The Effects of Intracellular Ca2+ on the Light Response and on Light Adaptation in Limulus Ventral Photoreceptors
The photoreceptors of the horseshoe crab, Limulus, respond to light with a positive-going change in membrane voltage, (i.e. a depolarizing receptor potential). A dark-adapted photoreceptor responds to very dim illumination by producing a series of unitary events, called “quantum bumps”, each about 100 msec. in duration and 10 my in amplitude. Each quantum bump is thought to arise from the absorption of a single photon. In this low intensity range, the frequency of quantum bumps has been measured directly and was found to be nearly proportional to the number of incident photons. (Fuortes and Yeandle, 1964). At higher levels of illumination, individual bumps can no longer be resolved. The light response is characterized by an initial large depolarization, called the “transient”, followed by a smaller “plateau” phase which is maintained for the duration of the stimulus. The amplitude of this plateau phase increases roughly as the logarithm of the stimulus intensity over a very wide range of intensities.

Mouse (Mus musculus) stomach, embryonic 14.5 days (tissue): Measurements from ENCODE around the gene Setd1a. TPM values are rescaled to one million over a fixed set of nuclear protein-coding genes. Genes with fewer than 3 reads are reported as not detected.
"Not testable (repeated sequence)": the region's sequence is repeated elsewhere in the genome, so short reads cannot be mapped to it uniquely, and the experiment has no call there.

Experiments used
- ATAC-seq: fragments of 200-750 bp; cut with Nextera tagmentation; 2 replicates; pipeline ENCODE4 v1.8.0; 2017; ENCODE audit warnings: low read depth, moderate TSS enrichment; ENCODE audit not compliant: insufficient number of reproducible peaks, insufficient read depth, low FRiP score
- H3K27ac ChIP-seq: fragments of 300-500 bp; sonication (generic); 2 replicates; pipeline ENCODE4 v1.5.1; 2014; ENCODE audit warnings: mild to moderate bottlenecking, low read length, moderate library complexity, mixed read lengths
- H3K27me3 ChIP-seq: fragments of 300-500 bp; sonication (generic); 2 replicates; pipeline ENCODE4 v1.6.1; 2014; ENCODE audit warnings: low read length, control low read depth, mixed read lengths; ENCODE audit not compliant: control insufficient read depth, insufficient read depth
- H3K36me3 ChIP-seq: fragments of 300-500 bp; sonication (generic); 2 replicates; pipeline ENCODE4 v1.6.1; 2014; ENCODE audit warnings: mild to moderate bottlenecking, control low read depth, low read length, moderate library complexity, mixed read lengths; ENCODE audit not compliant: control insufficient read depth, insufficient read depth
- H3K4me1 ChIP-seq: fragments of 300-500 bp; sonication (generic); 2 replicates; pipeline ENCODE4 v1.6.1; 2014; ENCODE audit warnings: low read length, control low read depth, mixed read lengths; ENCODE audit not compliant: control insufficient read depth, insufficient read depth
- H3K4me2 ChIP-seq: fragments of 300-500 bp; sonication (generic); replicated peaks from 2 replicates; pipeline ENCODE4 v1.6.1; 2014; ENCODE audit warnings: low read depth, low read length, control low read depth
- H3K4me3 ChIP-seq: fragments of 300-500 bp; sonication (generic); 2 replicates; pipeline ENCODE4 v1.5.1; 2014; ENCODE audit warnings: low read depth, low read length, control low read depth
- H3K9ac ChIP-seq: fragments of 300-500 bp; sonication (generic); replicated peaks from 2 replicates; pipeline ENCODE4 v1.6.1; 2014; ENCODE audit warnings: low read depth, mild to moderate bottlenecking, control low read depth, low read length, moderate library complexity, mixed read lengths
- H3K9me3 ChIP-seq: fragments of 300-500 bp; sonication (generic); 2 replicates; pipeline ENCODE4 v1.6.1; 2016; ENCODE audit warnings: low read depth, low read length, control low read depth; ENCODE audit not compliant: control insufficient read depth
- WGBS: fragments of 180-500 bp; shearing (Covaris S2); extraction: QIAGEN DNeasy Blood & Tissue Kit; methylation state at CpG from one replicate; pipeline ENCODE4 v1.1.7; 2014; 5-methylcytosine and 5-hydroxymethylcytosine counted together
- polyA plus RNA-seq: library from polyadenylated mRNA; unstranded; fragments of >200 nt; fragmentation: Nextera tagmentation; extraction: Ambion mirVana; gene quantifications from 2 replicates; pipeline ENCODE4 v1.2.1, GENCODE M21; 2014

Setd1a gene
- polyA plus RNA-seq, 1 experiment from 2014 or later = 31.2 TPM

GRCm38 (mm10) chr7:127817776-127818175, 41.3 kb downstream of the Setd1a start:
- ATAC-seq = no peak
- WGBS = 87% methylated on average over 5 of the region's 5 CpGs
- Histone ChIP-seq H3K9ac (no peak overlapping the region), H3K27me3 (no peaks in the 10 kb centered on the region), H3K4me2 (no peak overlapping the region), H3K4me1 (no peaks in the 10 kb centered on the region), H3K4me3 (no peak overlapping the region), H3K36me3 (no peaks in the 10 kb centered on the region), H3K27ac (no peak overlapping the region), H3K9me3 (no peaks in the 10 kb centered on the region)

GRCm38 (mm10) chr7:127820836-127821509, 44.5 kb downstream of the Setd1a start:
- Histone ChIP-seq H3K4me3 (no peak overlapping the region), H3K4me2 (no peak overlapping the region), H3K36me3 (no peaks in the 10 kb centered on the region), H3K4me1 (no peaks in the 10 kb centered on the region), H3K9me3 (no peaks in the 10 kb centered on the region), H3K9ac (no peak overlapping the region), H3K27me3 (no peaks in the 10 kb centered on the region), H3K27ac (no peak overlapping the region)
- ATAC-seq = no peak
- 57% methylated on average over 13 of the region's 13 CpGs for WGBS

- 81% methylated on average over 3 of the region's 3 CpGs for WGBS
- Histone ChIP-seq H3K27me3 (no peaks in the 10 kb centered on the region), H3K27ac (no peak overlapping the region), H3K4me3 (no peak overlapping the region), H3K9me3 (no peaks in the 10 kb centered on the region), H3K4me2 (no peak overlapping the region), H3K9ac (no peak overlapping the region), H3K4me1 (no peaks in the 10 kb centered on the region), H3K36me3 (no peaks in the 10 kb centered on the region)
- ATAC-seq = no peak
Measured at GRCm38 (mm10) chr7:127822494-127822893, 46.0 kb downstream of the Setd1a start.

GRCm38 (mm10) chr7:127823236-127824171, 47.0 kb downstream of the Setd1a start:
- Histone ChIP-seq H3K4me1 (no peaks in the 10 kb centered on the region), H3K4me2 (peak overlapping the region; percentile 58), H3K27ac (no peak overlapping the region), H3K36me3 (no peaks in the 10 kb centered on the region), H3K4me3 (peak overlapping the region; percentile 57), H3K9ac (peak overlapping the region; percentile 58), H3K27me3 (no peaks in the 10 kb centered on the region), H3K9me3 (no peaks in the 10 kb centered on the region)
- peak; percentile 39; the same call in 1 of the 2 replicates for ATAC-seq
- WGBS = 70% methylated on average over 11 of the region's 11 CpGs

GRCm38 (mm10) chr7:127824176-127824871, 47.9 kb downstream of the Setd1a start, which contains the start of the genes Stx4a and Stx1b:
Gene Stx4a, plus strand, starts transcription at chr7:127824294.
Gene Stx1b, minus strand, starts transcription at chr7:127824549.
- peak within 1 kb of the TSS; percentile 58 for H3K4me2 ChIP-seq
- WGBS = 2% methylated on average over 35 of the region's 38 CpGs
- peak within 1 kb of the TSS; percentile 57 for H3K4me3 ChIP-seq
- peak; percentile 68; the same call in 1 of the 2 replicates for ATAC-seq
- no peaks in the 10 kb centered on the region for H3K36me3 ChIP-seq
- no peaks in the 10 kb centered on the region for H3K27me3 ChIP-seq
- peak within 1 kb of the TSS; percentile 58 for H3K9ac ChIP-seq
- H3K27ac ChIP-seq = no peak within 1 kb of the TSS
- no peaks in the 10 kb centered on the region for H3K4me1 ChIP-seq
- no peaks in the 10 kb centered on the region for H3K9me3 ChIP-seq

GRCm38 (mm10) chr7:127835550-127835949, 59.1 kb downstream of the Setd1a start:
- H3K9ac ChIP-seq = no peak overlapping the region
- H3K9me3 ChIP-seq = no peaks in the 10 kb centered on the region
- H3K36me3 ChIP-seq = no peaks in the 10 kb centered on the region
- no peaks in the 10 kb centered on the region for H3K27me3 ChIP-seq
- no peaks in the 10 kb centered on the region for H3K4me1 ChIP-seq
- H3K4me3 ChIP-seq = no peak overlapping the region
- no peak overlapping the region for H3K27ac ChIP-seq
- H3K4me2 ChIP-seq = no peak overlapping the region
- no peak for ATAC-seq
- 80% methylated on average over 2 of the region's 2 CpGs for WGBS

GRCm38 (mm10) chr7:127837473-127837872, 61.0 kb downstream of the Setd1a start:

KeywordsLight Response Horseshoe Crab Plateau Phase Transient Phase Test Flash
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